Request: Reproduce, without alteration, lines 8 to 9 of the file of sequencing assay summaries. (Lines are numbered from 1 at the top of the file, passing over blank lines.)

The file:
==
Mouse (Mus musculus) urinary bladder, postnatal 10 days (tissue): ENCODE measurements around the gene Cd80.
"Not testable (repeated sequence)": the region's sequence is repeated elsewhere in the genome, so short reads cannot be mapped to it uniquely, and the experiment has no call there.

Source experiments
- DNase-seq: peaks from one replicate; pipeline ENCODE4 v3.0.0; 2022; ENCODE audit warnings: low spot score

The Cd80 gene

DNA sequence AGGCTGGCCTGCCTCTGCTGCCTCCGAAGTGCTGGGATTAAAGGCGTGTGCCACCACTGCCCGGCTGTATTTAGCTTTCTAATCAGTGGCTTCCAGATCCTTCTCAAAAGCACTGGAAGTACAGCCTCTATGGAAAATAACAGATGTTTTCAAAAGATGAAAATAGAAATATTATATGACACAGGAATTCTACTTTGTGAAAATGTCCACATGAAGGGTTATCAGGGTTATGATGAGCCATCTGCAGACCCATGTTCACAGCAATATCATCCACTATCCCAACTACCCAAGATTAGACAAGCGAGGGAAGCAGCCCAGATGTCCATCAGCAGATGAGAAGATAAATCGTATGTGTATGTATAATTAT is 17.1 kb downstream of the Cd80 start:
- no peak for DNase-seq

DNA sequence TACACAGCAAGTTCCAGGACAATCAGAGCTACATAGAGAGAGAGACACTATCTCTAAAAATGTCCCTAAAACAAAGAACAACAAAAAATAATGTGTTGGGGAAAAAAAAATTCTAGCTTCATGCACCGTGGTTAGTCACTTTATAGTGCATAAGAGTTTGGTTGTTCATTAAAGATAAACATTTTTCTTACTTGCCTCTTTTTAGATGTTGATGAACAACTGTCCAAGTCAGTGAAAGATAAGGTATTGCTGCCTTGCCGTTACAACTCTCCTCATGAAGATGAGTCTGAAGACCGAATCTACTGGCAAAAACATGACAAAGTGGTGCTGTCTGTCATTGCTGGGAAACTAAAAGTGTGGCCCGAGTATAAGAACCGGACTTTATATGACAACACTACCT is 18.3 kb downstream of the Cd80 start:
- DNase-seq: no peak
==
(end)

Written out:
DNA sequence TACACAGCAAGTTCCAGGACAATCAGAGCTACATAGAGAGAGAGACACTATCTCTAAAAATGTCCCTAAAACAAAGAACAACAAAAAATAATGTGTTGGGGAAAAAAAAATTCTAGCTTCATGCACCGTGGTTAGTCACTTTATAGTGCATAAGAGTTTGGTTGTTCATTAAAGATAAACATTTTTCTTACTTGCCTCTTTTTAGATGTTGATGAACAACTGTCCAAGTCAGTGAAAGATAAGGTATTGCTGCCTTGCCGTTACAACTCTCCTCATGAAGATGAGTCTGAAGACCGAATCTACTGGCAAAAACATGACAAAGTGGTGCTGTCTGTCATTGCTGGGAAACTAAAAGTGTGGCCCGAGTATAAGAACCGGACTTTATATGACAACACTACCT is 18.3 kb downstream of the Cd80 start:
- DNase-seq: no peak